The Cheese and its Determining Factors on the Market
Economy in the real world is not just a subject in the university, but the major basic of a modern day business.
“The large set of inter-related economic production and consumption activities which aid in determining how scarce resources are allocated.” (Investopedia.com, 2014)
The report describes the cheese market in the United Kingdom. Highlight the relationship between wine and its compliment, the cheese and how the actual market responsive to economical changes, such as demand, supply, elasticity and equilibrium.
Table of Contents
1.The aspects which influencing the amount of cheese…………………..5
2. About Elasticity and Inelastic…………………………………6
3. About Equilibrium……………………………………….7
4. Example for the cheese` prise changing…………………………..8
5. Recently used marketing strategy……………………………..9
This report created by the Author –Mr. Istvan Csuha– on the request of Northampton University on the behalf of its subsidiary the London School of Business and Management and their lecturers in respect Prof. Bruce Johnson to clarify the position of the cheese market in the United Kingdom, the key economic factors which influences marketers and consumers in the decision making process.
- The aspects which influencing the amount of cheese
The aspects influencing the amount of cheese that shoppers request can be categorised four main parts (Begg, D. & Ward, D., 2007, P.26-32), such as:
- Costs of surrogates: relates to researches (Fitday.com. 2013). there are some options to alternate cheese, but the prices of those merchandises is higher and do not give back the same taste, as cheese, therefore only a small amount of clients will leave “the cheesy side”.
- Salary of the clients: an investment banker demand is completely different, then a street cleaner and one of the key motivator is what they can afford; ASDA have been closely monitored and the finding is, individuals can purchase cheese products from £2 up to £20, therefore cheese products widely accessible to everyone (ASDA.com. 2014).
- Various flavours: Every single human being different from the other, so as their tastes and conclusion of that, they required different products.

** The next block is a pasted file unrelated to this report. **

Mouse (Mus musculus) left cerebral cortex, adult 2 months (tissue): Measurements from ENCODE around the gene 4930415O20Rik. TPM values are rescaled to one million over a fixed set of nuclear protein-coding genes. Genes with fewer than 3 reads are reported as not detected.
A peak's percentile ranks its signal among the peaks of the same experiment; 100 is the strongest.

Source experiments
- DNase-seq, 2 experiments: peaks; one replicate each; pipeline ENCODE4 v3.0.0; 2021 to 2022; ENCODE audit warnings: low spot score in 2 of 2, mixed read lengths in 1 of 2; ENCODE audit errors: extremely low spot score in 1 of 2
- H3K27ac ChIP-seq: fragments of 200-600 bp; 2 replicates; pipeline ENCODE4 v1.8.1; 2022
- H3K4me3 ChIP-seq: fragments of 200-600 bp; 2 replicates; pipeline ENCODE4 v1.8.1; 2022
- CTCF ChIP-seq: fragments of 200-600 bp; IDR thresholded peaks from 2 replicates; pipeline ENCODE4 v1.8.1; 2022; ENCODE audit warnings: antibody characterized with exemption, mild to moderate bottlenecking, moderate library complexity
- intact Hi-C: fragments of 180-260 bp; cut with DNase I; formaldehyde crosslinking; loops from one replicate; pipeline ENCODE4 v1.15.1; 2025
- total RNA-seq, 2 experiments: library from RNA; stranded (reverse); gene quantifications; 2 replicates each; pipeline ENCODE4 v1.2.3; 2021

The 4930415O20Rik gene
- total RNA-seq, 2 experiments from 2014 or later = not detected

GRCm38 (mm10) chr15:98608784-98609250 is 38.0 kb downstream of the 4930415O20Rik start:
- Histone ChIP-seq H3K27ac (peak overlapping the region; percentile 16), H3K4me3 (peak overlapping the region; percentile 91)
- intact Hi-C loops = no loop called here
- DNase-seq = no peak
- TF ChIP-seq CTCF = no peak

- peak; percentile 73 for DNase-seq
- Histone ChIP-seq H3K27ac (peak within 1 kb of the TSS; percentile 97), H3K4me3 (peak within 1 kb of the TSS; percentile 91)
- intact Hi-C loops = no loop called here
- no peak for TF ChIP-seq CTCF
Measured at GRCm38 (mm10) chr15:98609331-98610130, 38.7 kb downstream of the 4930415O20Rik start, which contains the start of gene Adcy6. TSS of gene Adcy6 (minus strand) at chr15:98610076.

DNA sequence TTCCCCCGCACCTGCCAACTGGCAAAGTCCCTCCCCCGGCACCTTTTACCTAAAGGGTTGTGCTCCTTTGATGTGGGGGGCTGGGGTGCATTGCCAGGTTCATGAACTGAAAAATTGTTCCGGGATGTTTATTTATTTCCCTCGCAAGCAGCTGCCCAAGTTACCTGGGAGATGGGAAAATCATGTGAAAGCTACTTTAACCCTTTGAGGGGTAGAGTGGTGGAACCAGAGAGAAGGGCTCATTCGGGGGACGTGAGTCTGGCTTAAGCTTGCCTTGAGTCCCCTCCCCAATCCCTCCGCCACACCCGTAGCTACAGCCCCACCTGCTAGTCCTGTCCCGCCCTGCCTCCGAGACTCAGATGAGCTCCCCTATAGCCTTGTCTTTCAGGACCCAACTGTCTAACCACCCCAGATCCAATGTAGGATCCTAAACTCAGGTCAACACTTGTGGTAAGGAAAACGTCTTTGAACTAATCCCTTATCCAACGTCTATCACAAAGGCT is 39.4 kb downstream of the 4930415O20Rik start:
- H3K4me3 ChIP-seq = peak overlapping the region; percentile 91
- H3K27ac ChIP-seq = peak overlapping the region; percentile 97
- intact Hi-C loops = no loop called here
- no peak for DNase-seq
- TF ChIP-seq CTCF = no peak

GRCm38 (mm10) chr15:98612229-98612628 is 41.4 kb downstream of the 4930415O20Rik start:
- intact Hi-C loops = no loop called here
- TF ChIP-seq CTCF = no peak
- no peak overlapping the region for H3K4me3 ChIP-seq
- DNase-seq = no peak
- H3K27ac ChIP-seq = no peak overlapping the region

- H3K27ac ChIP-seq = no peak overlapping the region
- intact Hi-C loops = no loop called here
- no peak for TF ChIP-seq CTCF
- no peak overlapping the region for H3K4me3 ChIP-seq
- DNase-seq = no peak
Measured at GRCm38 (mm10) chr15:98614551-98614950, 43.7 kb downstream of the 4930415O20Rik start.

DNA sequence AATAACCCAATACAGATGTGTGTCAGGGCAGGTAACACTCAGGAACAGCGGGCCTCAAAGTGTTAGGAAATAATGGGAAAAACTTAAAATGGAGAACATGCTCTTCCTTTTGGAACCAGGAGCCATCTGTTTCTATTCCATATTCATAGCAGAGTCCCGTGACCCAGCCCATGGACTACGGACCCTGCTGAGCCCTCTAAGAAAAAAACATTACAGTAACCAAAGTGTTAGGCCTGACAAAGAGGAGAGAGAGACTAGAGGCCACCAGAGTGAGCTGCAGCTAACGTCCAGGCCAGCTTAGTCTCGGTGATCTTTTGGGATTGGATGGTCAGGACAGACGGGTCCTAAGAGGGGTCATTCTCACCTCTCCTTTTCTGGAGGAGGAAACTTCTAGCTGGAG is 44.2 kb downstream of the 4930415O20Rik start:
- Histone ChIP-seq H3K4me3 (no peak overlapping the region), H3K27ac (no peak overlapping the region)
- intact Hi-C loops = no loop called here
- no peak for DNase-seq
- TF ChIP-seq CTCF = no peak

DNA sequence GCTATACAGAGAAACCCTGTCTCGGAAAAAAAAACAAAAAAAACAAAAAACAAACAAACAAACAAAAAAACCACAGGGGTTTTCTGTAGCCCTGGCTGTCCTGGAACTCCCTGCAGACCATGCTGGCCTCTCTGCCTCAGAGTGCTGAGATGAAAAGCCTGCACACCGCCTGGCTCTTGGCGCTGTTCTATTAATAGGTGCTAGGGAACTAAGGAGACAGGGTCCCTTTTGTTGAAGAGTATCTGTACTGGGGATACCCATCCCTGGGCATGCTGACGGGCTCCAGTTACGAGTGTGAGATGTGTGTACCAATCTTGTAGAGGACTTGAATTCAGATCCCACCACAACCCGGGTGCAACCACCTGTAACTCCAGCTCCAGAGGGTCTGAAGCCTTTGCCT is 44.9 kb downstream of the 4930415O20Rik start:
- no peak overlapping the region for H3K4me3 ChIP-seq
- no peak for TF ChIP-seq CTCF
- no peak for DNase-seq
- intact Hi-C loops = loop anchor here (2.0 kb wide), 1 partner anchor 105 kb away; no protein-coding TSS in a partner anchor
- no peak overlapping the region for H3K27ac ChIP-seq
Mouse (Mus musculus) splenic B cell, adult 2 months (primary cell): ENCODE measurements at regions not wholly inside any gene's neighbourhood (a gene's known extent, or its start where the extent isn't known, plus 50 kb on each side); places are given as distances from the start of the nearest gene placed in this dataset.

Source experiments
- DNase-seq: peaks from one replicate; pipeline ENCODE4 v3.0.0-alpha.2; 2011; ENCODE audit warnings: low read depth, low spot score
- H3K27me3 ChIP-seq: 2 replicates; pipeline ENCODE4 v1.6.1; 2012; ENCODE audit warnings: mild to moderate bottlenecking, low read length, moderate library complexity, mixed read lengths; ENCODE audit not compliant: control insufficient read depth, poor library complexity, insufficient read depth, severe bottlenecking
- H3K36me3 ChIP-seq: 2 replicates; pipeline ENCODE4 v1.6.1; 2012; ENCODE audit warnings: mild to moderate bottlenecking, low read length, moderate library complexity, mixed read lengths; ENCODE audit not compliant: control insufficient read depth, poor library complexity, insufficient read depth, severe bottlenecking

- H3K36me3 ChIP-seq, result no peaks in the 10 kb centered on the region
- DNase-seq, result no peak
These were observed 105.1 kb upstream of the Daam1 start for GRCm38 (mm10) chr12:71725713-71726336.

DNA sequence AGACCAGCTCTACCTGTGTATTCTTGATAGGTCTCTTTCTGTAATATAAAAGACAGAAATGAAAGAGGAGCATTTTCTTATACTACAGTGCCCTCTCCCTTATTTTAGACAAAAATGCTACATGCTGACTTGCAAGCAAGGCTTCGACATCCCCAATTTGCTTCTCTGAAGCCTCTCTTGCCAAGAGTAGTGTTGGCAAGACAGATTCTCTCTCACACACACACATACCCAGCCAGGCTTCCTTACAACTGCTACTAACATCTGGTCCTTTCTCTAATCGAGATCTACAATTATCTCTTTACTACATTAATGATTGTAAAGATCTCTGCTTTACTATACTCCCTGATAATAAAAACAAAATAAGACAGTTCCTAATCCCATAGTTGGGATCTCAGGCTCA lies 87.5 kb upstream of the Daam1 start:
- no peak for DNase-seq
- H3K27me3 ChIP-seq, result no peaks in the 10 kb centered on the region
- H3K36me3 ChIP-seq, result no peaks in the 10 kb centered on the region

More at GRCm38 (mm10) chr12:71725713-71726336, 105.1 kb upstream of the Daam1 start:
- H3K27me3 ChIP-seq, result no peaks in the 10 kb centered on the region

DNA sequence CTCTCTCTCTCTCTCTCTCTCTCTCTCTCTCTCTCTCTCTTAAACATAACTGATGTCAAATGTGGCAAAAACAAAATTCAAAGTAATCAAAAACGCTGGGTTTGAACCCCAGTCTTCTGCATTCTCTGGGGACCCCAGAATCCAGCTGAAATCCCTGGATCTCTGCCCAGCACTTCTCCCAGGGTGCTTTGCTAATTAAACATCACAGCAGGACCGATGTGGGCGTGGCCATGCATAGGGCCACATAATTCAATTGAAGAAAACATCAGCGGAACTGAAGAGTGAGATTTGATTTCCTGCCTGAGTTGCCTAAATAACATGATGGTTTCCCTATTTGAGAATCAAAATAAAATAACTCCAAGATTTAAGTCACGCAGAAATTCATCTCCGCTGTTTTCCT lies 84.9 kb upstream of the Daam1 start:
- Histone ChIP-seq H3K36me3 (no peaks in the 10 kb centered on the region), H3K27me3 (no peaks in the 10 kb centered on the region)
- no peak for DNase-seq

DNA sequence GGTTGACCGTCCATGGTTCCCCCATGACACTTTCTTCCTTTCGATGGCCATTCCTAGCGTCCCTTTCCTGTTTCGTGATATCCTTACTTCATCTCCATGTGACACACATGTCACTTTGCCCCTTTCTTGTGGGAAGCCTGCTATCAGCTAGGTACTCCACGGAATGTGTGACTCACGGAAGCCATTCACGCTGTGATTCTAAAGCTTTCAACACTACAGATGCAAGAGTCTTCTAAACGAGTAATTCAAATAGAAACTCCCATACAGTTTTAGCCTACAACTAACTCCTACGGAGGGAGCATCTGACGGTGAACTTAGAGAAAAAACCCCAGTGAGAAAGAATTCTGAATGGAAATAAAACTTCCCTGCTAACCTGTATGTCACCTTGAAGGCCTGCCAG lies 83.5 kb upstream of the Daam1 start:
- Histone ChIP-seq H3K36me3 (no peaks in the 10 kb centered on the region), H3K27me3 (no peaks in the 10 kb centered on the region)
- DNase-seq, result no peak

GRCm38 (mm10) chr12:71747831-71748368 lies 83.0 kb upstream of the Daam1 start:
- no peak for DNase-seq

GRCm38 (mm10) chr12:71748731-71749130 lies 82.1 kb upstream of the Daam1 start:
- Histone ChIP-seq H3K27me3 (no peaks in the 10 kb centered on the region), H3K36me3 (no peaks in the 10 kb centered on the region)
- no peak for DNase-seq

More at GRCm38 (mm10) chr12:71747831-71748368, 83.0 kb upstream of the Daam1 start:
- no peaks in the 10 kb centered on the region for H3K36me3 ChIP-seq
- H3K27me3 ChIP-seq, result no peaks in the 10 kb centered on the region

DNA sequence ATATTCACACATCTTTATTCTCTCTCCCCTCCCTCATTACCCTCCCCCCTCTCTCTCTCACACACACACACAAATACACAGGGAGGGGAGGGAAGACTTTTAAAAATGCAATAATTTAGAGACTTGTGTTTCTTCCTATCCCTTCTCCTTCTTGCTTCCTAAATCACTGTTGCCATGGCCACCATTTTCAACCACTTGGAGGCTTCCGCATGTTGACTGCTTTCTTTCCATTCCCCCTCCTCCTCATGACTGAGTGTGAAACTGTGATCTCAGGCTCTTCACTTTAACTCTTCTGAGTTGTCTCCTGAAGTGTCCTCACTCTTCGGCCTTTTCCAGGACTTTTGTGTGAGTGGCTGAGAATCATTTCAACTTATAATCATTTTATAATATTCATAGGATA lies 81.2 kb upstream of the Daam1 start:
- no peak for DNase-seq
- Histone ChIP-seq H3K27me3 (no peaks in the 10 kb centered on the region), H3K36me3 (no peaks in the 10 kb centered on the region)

- Value: is the product worth the sum of money what the retailer asking for it; if the answer is yes, then highly possible the quantity demanded by a consumer is higher.
- About Elasticity and Inelastic
The characteristics of the magnitude of cheese that manufacturers and retailers supply is strongly related to the previous part of the report, but a new economic term has to be considered, Elasticity:
“Price elasticity of supply measures the relationship between change in quantity supplied and a change in price.” (Tutor2u.net. 2014).
There are Inelastic is the modification in the price indicates a proportionately minor modification in the quantity required. (Begg, D. & Ward, D. 2007, P.35)
Elastic is the modification in the price indicates considerable larger modification in demand. (ibid, P. 32-35)
There is another very important factor what every supplier have to consider regarding the amounts need to supply and is called a well-known PESTEL analysis -macro-environmental aspects, what a supplier cannot change, only can adapt to them.
Assuming there are alterations in the purchasers “tongs”:
- Consumer demand decreasing= retailer profit decreasing also.
- Overcome on that retailers has to start manufacturing products, therefore they have to enter a new segment of the market. Avoid failure Porters five forces advisable to considered, -designed to evaluate the possibilities of the company upon entering to a new market and/or segment.
Assuming there are modifications in the manufacturers technology, -that is a technological factor from the mentioned PESTEL analysis-:
- In that occasion the retailer or the consumer only can adapt to that factor, in that case keep purchasing products, but less quantity (if the technology is not as cost-effective anymore, therefore the price of the product rising too), or find a substitute (either retailer or substitute product).
- Therefore price elasticity applied.
- About Equilibrium
Equilibrium of “cheese market wise”, when the manufacturer selling the product for the price, what a retailer is demanded, or the distributor selling the merchandise for the price, what a consumer demanded. (ibid, P.76)
According to worldwide known economists and authors of many books the forces that drive the market in the direction of its equilibrium are: